Newsletters >> Winter 2017 >> CCIT testing options

Choose from several Container Closure Integrity Testing options

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by Jen Roark, Manager, Eurofins Medical Device Testing

The Chemistry and Container Testing group at Eurofins Medical Device Testing has recently purchased a VeriPac 455-M5 vacuum decay instrument from Packaging Technologies and Inspection (PTI). This equipment can perform leak testing on container/closure systems such as syringes, vials, and pouches. Historically, container closure integrity testing has been performed by either dye immersion (tracer liquid) or by microbial challenge, which are considered by USP to be probabilistic tests. Movement away from probabilistic test methods to more deterministic methods is the focus of the new USP general chapters <1207.1>, <1207.2>, and <1207.3>, which became effective on August 1, 2016, in the first supplement of USP 39 – NF 34.

Per USP <1207.2>, the vacuum decay technique is a deterministic method for detecting leaks. The test is based upon ASTM F2338-09. This technique is nondestructive to the sample and is sensitive enough to detect leaks down to approximately 5-10 microns. Because the test is non-destructive, the same sample can be used for other laboratory tests typically required during stability studies once the vacuum decay test has been performed. This option reduces the amount of valuable finished drug product required for stability testing. Traditional dye immersion or microbial challenge methodologies are destructive to the samples under test, and typically require a significant number of units for method development and validation.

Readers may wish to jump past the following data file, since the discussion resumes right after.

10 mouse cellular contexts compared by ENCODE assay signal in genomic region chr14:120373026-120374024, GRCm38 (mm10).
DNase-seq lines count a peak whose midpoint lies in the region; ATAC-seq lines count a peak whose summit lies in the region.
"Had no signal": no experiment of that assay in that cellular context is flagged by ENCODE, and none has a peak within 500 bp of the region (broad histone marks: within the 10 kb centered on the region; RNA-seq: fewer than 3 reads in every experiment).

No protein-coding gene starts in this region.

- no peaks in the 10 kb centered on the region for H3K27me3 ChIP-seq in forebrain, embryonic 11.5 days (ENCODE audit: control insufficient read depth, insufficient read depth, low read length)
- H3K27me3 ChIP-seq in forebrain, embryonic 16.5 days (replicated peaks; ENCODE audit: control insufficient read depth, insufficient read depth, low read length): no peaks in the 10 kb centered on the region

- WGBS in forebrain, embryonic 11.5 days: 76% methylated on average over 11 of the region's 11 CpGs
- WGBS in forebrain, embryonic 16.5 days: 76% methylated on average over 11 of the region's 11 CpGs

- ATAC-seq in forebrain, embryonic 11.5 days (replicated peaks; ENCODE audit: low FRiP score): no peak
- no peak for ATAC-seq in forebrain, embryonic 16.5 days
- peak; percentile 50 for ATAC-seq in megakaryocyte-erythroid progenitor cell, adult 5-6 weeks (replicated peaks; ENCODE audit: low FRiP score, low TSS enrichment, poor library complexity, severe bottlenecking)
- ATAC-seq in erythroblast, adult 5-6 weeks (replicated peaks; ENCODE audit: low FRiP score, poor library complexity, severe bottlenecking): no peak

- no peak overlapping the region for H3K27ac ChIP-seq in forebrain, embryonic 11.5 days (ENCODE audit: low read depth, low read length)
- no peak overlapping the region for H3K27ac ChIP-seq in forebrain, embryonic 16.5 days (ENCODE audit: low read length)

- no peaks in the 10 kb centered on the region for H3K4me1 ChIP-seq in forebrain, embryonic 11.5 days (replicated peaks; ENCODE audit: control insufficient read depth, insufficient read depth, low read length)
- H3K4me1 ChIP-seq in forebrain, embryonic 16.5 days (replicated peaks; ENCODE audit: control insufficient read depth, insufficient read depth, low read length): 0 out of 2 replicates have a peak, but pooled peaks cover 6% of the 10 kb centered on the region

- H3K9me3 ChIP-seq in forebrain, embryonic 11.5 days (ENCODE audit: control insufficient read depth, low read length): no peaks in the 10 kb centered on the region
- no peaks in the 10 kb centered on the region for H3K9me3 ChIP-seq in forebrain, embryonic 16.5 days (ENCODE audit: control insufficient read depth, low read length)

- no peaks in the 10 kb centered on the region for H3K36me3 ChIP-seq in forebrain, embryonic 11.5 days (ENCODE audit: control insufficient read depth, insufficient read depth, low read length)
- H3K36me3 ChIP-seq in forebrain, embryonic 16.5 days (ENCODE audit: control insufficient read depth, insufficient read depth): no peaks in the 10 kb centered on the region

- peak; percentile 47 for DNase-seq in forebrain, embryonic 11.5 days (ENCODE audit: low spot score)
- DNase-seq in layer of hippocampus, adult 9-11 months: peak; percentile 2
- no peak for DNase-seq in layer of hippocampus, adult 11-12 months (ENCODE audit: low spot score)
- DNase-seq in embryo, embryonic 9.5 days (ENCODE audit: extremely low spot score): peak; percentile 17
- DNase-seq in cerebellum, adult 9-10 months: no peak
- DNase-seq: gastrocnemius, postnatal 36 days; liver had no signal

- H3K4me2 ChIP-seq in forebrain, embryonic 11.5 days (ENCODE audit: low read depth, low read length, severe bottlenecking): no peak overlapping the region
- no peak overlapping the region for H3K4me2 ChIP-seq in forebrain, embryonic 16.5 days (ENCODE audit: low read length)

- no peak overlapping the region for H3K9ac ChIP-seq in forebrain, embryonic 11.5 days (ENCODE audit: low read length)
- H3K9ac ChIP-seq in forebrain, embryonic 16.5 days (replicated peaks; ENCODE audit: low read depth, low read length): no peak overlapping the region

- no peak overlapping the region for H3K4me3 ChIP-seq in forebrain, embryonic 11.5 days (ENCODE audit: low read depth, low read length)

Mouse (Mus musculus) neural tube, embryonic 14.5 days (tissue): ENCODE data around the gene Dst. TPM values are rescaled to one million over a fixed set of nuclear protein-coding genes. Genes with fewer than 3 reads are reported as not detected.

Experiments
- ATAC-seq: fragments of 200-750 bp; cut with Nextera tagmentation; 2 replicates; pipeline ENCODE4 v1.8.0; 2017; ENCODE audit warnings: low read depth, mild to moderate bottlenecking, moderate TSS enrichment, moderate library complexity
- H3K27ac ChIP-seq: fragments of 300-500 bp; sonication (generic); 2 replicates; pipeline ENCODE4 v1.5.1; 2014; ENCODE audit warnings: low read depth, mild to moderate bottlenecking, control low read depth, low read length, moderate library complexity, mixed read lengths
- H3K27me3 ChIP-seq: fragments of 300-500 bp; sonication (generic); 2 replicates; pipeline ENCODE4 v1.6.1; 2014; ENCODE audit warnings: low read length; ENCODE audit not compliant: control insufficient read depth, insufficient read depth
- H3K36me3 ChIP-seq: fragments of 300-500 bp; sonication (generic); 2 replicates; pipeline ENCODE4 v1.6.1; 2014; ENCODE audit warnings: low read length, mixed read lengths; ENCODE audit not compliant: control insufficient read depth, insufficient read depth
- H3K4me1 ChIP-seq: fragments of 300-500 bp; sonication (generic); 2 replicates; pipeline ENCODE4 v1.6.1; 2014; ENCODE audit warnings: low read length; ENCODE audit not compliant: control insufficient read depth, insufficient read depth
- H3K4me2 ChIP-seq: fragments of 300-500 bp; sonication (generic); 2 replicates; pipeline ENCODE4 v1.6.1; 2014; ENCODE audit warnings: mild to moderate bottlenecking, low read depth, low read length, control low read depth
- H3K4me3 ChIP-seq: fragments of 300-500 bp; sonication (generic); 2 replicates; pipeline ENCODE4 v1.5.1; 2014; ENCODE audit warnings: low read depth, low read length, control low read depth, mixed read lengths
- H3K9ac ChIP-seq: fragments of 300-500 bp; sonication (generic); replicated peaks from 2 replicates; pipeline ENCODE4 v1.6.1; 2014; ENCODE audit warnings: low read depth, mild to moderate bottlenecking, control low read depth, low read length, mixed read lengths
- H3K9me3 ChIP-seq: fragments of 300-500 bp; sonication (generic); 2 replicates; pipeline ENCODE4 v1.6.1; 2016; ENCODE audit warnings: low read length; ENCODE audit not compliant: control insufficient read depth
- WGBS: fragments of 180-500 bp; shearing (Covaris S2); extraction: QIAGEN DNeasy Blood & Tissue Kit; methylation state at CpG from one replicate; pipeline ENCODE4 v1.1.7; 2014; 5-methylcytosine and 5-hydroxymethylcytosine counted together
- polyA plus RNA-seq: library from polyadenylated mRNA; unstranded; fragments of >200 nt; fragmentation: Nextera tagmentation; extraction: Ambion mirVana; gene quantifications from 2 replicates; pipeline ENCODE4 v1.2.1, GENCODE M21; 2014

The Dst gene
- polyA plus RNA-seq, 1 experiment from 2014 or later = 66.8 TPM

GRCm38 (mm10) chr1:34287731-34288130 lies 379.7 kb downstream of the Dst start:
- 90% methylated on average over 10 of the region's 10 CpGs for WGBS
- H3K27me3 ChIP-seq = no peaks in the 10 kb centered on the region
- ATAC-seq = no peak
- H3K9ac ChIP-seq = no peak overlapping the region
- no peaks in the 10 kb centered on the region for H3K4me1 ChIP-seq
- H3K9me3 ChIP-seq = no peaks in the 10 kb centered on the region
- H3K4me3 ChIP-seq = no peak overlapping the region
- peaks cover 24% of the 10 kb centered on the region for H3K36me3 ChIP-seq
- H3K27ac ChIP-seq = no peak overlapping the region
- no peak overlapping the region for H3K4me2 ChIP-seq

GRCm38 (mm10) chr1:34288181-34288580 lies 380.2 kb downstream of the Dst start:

In addition to vacuum decay, the group has also purchased several other pieces of equipment to support container closure integrity testing. The following techniques will be rolled out over the next several months.

  • The E-Scan 655 MicroCurrent High Voltage Leak Detector (HVLD) from PTI uses an electrical current to detect package defects. This technology is suitable for use with liquidfilled parenteral drug product containers and syringes, where the packaging is far less conductive than the liquid inside.
  • The FMS-760 Oxygen Headspace Analyzer from Lighthouse Instruments, LLC uses frequency modulation spectroscopy (FMS) to detect oxygen in the headspace of transparent rigid containers. A rise or  fall in the oxygen levels in the container’s headspace indicates a leak. This technique is completely non-destructive to the sample under test, and is a great option for leak testing parenteral containers both before and during stability studies. It can also be used to determine the rate of oxygen permeation into a sealed container over time.
  • The TM Electronics BT Integra Burst, Creep and Leak Tester measures leaks by pressure decay based upon ASTM F2095. Eurofins has purchased this equipment to accommodate both seal strength and package integrity testing for flexible packaging, such as bags and pouches. This technique is destructive to the container under test.
  • Helium Mass Spectrometry as described in USP <1207.2> as “Tracer Gas Detection, Vacuum Mode,” quantitates the flow rate of helium from leaks in packaging after having been flooded with helium as a tracer gas. If a defect is present, the helium is then drawn out of the packaging through the defect by vacuum and detected using a mass spectrometer. This method is the most sensitive option, allowing for the detection of defects as small as 0.2 microns.